Simple Church Book Review

Topics: Simple church, Christian Church, Church architecture Pages: 5 (1646 words) Published: December 12, 2011
Simple Church

Book Critique

Natasha Hill
Dr. Rick Garner
Liberty University

According to Rainer & Geiger “A simple church is designed around a straightforward and strategic process that moves people around through the stages of spiritual growth. The leaders and the church are clear about the process (clarity) and are committed to executing it. The process flows logically (movement) and is implemented in each area of the church (alignment). The church abandons everything that is not in the process (focus) (pgs.68-67). The first section of the book discusses the need for churches to simplify. Many churches have become cluttered in the sense that they have made it difficult for people to receive the simple but yet powerful message of Christ. So cluttered that many people are busy doing church instead of being church (pg.19). When churches are complex they tend to produce spiritual stagnation which causes people to remain stuck in the same place spiritually for years. It is not enough for a church to have a full calendar with endless programs, there must be a process in place that moves people through the stages of spiritual growth. If we want to have churches that are alive, Rainer & Geiger advises leaders to step back, look at their church with fresh eyes and see the whole picture (pg.23). They must also understand what the church should be doing, why they should do it and how they can structure the church to carry out its purpose. As part of this examination process the church must look at the current programs and ministries implemented to determine what they contribute to the whole. Ultimately a simple church must design a simple discipleship process that is clear and moves people towards spiritual maturity. According to Rainer & Geiger simple church leaders are designers who design opportunities for spiritual growth. While complex church leaders are programmers who run ministry programs (pg.26). During their survey process it was determined that simple church leaders are expert designers who are not producers of spiritual growth and vitality which they believe is commanded by 1 Cor. 3:10. Rainer & Geiger consulted with two churches (Cross Church and First Church) to examine their programming, staff meetings, calendar, numbers, staffing decisions, new ideas and how they convey church announcements. Upon their findings Cross Church was a simple church because they centered everything in the ministry around their main focus, which was to lead people to love God, others and serve the world. On the other hand First Church was a very active church but there was no process in place that focused on an overarching theme or statement, they were missing the how. Churches that are vibrant and growing are simple, while complex churches struggle and are not alive. Rainer & Geiger’s paradigm consists of four steps that are required for a church to move from complex to simple. The first step is clarity (the blue print) which is to design a simple process that can be communicated and understood by the people. The authors point out that in order to get clarity the church needs to define its ministry process by ensuring the members understand how they will mature. They also need to illustrate it by using metaphors or visuals that bring clarity to the process. Churches must measure their process to see if the people are progressing. The process must be discussed frequently so the people can grasp it and there must be consistency with the discussion beyond the initial launch. Once the process has been defined, illustrated, and discussed it will lead to increased understanding which must continually be monitored (pg. 110-129). The second step is movement which is the sequential steps in the process that cause people to move to greater areas of commitment. Movement involves strategic programming, sequential programming, intentional movement, clear next step and new members class which...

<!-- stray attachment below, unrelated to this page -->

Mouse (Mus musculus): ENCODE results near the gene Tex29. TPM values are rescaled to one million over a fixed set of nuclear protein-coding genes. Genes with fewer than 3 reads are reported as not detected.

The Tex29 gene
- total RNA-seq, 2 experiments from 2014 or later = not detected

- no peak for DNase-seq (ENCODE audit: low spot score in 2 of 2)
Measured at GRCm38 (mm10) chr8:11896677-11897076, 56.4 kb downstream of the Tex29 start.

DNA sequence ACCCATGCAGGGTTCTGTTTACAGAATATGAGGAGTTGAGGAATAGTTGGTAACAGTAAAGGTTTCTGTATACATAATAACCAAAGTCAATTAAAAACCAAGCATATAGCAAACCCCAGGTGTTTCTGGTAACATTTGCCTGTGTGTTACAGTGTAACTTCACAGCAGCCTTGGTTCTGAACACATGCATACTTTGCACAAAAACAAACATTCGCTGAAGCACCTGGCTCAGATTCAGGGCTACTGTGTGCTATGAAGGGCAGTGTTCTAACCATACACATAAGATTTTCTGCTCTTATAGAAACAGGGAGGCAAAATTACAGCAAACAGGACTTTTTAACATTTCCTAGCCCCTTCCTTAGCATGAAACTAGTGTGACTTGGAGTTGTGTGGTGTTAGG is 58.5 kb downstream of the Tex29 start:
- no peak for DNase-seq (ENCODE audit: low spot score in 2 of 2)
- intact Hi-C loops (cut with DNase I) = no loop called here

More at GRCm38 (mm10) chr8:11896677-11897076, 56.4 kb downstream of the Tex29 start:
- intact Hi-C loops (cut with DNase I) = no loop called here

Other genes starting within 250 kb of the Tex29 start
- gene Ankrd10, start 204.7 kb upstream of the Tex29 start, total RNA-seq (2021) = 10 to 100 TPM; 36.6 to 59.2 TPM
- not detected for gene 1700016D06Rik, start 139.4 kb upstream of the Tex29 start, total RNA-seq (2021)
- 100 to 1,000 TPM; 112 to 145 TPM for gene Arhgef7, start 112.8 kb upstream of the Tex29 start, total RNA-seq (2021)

References: Rainer, T. & Geiger, E. (2006). Simple Church. Nashville, TN: B & H Publishing Group.
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